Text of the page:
Power & PropulsionElectricConstruction start for the world's first zero emissions catamaran ferry

Construction start for the world’s first zero emissions catamaran ferry

Thursday 10 June was a major event at Fjellstrand shipyard in Hardanger and for the Norwegian maritime industry.

The catamaran has room for approx. 150 passengers, and will be 31 meters long and nine meters wide. It will be equipped with two electric motors and a battery with a capacity of 1.5MWh and a charging power of over 2MW. This will be the world’s first fully electric speedboat classified according to the international HSC code (High-Speed ​​Crafts). As the TrAM project’s demo vessel, the boat will enter a route between Stavanger, the city islands and Hommersåk in the spring of 2022. The vessel is designed for a service speed of 23 knots and has been given the appropriate name Medstraum .

The TrAM project was initiated by the business cluster NCE Maritime CleanTech, and is coordinated by Columbus.

– TrAM’s goal is to develop new module-based design and production methods for fast boats with zero emissions that will reduce costs and delivery time, says project manager Mikal Dahle in Columbus.

From left Mikal Dahle, project manager Columbus, Marianne Chesak, county mayor in Rogaland county municipality and Edmund Tolo, R & D / Sales manager Fjellstrand | 
Photographer: Marius Knutsen

Target for emission reduction

A goal of zero emissions is an important driver in Columbus’ work to reduce the footprint of the company’s public transport services. Rogaland County Municipality has contributed NOK 68 million to co-finance the vessel.

– Rogaland County Municipality has a strategy for a drastic reduction of emissions for all ferry routes in the county. The TrAM project shows what is possible for the public transport of the future – with zero emissions to the environment, says county mayor of Rogaland, Marianne Chesak. 

The TrAM project also includes the development of two replicator vessels, one for passenger transport on the Thames in London and one for inland waterways in Belgium.

Collaborative design

The project partners have worked hard to optimize the design of the Medstraum and the hull’s hydrodynamic properties. Both the hull and the superstructure will be built in aluminum, which in addition to low weight provides lower energy consumption. Aluminum also contributes positively in a circular-economy perspective, as it is easy to recycle.

Modular design approach

TrAM is also innovative in simplifying the design and production of future vessels, using Fraunhofer IEM’s experience with modular production methods from the automotive and aerospace industries. With the help of modularisation, the project aims to reduce the production costs and engineering time for electric speedboats by 25% and 70%, respectively, which will significantly improve the competitiveness of such vessels.

Modularization in the design phase involves defining components that can be included in standardized modules, which in turn can be reused across vessels and operating profiles. The fact that the same modules can be used across vessels provides opportunities for faster design and production. Together, increased automation, more efficient use of materials and shorter design and construction time represent a new chapter in shipbuilding, while at the same time increasing the competitiveness of the industry.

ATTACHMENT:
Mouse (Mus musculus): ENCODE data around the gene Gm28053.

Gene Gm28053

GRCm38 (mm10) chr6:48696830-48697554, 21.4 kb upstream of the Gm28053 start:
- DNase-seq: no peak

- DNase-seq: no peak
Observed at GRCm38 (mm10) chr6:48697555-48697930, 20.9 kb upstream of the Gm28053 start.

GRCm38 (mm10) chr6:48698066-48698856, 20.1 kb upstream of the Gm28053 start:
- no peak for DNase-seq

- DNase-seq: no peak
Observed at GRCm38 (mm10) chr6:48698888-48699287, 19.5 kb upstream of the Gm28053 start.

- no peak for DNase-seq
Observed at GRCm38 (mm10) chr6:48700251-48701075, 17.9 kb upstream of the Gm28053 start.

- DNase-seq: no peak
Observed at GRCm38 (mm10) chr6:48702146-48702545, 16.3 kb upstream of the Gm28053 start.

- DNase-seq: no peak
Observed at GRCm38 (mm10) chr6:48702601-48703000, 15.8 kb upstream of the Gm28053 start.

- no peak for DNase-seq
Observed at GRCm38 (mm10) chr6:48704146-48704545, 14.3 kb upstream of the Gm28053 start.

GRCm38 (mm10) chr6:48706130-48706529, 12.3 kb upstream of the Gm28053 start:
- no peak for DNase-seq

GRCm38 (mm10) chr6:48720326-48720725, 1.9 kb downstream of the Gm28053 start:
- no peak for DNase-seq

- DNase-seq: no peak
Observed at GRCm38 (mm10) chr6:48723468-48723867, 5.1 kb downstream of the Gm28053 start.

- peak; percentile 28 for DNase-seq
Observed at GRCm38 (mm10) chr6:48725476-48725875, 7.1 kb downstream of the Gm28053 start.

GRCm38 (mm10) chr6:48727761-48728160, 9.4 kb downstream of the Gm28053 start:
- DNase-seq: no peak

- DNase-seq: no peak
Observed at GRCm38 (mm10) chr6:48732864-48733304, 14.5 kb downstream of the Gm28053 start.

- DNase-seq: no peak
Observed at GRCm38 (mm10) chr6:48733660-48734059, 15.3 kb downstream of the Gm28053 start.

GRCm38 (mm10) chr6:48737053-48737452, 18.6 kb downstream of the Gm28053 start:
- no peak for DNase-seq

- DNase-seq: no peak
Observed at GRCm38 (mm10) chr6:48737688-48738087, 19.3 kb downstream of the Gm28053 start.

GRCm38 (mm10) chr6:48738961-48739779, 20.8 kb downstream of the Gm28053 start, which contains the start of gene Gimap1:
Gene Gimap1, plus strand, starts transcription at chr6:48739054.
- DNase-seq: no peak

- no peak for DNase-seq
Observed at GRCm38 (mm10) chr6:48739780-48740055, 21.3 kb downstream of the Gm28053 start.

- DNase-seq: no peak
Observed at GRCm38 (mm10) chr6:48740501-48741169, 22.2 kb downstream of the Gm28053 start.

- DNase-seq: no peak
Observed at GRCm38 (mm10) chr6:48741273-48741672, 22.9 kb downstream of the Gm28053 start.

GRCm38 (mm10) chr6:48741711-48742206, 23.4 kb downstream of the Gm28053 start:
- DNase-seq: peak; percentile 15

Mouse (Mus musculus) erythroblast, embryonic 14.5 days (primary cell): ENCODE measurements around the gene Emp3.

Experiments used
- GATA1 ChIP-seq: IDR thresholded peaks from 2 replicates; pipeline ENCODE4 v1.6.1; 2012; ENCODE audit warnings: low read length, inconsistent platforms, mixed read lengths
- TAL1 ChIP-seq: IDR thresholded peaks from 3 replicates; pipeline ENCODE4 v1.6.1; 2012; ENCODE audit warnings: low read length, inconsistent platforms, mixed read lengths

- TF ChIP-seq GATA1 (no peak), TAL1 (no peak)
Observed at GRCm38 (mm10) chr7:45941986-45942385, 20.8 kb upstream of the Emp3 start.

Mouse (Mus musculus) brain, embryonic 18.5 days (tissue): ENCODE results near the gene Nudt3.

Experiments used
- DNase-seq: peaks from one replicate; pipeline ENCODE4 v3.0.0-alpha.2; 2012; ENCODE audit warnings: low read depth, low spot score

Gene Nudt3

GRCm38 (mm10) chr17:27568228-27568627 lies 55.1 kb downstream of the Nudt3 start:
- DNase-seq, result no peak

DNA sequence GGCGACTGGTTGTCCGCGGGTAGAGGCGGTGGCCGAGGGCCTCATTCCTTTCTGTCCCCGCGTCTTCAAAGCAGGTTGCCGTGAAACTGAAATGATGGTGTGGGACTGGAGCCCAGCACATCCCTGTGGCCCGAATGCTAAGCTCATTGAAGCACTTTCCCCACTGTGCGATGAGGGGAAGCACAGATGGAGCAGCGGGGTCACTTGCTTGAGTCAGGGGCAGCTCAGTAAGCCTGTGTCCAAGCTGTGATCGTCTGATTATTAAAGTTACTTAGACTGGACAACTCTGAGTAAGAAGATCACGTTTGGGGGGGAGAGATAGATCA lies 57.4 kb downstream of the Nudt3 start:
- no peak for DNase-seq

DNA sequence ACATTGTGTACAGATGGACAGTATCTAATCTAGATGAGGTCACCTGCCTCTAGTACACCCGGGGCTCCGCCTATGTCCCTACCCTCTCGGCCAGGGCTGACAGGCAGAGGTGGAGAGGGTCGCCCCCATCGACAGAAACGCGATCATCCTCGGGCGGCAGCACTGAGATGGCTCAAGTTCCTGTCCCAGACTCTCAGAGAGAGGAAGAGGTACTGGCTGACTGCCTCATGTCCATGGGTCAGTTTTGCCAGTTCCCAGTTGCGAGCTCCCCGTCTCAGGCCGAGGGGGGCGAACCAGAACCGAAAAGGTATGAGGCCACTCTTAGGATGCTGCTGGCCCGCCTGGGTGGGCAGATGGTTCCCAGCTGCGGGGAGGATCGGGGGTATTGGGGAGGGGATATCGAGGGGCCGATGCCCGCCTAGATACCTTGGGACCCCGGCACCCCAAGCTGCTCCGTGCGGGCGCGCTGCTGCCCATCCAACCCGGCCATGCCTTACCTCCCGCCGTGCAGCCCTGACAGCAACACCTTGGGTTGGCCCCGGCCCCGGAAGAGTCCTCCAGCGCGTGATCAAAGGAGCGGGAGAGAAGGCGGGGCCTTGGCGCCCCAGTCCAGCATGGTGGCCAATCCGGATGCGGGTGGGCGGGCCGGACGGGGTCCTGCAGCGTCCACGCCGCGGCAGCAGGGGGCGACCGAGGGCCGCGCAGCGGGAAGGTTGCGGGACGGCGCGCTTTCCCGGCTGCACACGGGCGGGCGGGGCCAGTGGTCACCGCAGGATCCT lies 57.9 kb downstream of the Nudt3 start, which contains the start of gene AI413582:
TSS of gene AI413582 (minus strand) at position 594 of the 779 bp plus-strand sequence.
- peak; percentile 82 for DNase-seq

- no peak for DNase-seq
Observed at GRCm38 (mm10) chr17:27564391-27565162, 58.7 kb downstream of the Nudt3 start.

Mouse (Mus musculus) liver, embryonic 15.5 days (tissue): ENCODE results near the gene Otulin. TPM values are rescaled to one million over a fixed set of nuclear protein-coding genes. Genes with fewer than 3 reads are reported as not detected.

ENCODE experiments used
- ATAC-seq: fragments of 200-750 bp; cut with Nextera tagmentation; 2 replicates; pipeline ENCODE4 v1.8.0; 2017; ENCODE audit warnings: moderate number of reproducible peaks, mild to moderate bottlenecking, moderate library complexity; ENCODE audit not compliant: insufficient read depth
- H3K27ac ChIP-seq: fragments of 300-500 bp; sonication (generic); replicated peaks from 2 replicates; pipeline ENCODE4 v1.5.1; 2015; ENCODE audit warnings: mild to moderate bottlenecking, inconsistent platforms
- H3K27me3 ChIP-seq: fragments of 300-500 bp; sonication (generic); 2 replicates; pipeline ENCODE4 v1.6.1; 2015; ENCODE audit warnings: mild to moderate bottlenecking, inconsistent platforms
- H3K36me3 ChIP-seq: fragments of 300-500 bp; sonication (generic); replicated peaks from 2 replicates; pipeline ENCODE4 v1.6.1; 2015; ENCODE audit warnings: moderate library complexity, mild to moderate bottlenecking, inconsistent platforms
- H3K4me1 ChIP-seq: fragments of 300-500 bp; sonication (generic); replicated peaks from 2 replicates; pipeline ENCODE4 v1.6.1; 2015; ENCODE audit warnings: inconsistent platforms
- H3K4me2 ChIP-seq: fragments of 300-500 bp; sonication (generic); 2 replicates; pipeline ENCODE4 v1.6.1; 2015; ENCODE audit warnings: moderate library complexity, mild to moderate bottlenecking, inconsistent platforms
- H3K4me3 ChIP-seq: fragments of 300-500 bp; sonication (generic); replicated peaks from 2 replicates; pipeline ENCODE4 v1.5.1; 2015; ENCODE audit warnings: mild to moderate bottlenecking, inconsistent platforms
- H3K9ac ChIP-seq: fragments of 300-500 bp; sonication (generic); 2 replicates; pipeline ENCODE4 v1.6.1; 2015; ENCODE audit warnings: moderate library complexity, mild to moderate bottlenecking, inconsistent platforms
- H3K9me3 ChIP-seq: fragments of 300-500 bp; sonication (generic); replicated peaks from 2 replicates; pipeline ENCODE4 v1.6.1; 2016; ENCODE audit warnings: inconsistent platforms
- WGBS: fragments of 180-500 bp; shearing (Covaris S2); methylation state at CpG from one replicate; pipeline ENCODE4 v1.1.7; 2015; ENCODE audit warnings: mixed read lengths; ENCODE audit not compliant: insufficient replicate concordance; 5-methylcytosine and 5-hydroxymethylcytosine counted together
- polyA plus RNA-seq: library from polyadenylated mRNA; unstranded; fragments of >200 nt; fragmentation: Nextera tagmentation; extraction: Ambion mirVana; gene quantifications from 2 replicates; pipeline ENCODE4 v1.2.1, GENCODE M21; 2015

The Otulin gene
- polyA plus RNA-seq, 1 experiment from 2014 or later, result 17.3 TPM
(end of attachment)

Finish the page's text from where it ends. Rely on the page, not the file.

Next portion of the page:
Renewal of waterways as a transport artery

Hege Økland, CEO of NCE Maritime CleanTech, emphasizes that electric speedboats are very relevant for cities all over the world.

– Streamlined production is a very important factor, as it increases the attractiveness of such vessels in terms of costs and footprint. In addition to the fact that the vessels have zero emissions, they can also contribute to the renewed use of inland waterways in Europe for freight and passenger transport, says Økland.

EU support

The TrAM project started in 2018 and has been awarded close to NOK 120 million from the EU’s research and innovation program Horizon 2020. This is one of the largest amounts ever awarded to a single project, and around 70 percent of the money goes to Norwegian partners. The project has also received support from the Research Council of Norway for dissemination activities.

Facts about the Tram project: 

The TrAM consortium comprises 13 European partners and is coordinated by Rogaland County Municipality (NO) through the independent mobility provider Columbus (Norway), which will also own and operate the demo vessel. Medstraumis designed and will be built by the shipyard Fjellstrand (Norway) with energy system supplied by Wärtsilä (Norway) and propulsion system supplied by Servogear (Norway). Vessel modules shall be supplied by Leirvik (Norway) with aluminum supplied by Hydro Extrusion Norway (Norway). Fraunhofer (Germany) is leading the work of adapting modularity models from the automotive and aerospace industries to the maritime industry and smart urban integration. 

University of Strathclyde (UK), National Technical University of Athens (Greece) and HSVA (Germany) are consortium partners responsible for R&D, simulation and testing. Communication and dissemination activities are provided by NCE Maritime CleanTech (Norway) and the owners of the replicator vessels are Uber Boat by Thames Clippers (UK) and De Vlamsee Waterveg NV (Belgium). 

The website of the TrAM project


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